De Shields'


a creative spectacle

Cassandra (Nanette Muntin) creates the illusion of flame by perform-
ing rhythmic gymnastics in Trojan Women.

a fuzzy shawl. Her attempt to seduce
Menelaus in order to dispel her sen-
tence of death was the funniest scene
of the show. And Hecuba's con-
frontation with Helen showed the
depth of the anger and disgust of the
Trojan women against the one who
caused so much death and sorrow.
There are only two criticisms of
Trojan Women. One concerns the
appearance of a small television
screen in the wagon used in the
scenes with Hector's child. It seemed
to be showing the movements on-
stage for the young boy to watch
while he awaited his part, but its ap-
pearance was distracting.
The other is that the actors left the
stage in a very convincing portrayal
of Troy burning, their sorrows
reaching their peak. I empathized
with the characters, had grown to like
them, and was disappointed that they
did not reappear to take a bow for a
job very well done.
Continued from Page 7
King Jr.'s birthday and the publica-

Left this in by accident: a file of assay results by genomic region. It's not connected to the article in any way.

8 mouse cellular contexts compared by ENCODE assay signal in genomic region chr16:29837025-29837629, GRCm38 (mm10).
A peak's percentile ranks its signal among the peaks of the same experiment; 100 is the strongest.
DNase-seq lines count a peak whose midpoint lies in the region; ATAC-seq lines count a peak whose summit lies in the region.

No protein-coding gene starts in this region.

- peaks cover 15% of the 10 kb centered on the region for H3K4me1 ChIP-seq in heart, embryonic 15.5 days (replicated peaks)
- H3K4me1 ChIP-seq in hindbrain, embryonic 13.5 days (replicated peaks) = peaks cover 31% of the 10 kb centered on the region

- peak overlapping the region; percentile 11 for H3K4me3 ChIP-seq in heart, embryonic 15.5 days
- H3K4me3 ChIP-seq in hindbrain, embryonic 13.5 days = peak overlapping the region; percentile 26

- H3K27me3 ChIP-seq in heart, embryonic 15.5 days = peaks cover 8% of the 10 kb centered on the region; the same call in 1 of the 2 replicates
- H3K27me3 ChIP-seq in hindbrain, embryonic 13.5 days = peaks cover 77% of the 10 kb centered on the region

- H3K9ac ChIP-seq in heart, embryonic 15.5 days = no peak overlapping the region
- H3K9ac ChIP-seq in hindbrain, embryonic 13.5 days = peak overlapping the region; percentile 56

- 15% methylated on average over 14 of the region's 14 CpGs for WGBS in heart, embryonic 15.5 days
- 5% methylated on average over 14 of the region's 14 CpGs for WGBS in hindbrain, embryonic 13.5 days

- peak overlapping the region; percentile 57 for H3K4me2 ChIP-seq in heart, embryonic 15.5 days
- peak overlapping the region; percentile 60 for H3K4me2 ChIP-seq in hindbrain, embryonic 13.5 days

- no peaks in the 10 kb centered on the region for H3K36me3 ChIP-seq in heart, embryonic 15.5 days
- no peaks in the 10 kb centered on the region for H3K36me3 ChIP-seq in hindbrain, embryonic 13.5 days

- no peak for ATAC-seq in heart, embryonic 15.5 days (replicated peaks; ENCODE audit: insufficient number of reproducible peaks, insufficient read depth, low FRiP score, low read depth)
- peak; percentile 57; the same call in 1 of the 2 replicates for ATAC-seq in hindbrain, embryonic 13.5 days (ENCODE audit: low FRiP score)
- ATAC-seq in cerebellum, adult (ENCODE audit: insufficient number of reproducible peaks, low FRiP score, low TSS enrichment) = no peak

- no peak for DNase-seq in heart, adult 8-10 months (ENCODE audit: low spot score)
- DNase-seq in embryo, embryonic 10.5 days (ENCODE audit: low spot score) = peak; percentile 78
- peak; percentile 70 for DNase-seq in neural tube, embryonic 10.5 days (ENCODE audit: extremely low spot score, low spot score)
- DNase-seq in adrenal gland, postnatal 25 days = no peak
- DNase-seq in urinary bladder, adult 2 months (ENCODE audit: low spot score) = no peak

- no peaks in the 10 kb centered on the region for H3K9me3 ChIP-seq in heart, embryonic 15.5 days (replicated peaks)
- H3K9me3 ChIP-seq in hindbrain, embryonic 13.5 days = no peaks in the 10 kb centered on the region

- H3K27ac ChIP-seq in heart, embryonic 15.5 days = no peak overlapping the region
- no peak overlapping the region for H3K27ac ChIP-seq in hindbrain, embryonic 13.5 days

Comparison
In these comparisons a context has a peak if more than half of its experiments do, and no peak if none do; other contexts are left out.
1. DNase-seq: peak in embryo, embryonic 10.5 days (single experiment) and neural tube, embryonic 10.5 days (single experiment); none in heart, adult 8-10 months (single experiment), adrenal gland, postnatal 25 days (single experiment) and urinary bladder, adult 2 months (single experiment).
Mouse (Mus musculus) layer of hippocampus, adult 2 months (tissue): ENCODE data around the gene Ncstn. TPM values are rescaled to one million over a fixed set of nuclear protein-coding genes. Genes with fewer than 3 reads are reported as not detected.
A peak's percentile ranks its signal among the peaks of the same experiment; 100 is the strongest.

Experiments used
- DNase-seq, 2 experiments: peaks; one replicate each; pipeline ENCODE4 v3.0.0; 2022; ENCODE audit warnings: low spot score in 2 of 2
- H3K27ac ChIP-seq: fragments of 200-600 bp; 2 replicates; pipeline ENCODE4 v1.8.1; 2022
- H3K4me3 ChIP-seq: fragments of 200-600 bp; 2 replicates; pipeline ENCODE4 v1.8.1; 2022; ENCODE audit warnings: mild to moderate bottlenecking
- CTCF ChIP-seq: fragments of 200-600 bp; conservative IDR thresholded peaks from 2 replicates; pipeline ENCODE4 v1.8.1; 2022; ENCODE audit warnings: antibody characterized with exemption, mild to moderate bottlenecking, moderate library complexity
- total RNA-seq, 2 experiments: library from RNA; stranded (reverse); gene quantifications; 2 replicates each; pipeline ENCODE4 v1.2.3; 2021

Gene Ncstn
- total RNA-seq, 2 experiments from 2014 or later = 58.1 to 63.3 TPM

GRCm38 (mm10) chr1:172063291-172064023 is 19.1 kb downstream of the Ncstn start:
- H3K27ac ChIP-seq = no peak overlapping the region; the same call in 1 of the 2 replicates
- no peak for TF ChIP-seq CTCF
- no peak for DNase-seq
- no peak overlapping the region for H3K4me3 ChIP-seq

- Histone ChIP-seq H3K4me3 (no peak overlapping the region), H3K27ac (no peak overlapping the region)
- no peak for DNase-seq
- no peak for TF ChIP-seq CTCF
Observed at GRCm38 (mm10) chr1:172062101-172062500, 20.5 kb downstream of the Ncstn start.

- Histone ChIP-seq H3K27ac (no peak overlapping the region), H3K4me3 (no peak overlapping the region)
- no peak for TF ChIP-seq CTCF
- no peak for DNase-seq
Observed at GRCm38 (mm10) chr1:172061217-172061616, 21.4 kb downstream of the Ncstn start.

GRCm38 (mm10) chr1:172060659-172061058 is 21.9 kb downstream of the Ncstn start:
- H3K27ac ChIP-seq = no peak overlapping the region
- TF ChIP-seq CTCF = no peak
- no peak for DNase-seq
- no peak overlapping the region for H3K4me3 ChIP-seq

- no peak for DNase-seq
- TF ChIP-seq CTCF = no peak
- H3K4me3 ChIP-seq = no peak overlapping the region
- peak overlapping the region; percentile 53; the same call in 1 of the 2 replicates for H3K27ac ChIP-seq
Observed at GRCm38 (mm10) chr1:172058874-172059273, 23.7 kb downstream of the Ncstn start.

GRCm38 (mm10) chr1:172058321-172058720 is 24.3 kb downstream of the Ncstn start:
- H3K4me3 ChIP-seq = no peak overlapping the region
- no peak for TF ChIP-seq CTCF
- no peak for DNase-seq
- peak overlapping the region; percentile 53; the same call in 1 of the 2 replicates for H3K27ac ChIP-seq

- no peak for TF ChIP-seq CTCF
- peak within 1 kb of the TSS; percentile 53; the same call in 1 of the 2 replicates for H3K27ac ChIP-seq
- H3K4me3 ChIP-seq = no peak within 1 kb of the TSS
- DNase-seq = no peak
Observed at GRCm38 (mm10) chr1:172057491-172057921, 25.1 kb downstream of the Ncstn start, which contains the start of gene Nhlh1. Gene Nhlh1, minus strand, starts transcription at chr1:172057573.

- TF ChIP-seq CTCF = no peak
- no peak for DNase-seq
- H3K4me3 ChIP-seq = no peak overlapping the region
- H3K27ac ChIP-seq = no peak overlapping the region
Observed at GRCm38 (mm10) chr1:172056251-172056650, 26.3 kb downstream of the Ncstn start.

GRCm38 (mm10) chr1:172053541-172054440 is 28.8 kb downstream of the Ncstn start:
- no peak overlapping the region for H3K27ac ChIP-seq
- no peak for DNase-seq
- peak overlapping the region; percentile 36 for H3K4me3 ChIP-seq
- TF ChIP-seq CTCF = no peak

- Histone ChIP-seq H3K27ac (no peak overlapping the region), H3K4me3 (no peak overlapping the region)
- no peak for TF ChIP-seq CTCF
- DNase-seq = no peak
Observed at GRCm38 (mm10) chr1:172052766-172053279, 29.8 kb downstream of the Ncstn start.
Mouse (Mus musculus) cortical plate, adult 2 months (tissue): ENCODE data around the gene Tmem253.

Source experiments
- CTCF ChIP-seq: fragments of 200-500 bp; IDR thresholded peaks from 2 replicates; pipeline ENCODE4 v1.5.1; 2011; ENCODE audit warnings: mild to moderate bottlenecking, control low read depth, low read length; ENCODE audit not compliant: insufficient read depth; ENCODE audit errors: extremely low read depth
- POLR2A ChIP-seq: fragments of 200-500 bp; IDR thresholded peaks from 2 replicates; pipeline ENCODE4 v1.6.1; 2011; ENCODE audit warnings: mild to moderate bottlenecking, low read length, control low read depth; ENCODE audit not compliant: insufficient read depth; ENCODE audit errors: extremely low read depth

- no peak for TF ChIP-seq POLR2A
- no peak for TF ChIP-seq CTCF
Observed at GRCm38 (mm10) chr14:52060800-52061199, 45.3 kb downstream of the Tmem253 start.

tion of the National Urban League's
"State Of Black America Report."
Any funds generated from this non-
profit recording venture were slated
to go to NUL programs related to
Black-on-Black crime and literacy.
Allen also said that "hip hop is
people of African descent reifying
[their] lives via steel-strong beats
and rhymes," and argues that "those
looking for new developments in
Black music should quit looking to
Wynton Marsalis and start looking
to Marly Marl." As Chuck D. told
Fresh, "Rap music gives you the
news on all phases of life - good
and bad, pretty and ugly, drugs, sex,
education, love, money, war, peace
- you name it."

ments conveyed the very depth of
their feelings.
There were many surprises in An-
dr6 De Shields' production. First,
there was Cassandra (Nanette
Muntin), daughter of Hecuba, whose
costuming made her appear to be part
of the flame she was supposed to be
holding. Her flame was two red
streamered batons that she kept
moving in an eye-catching manner.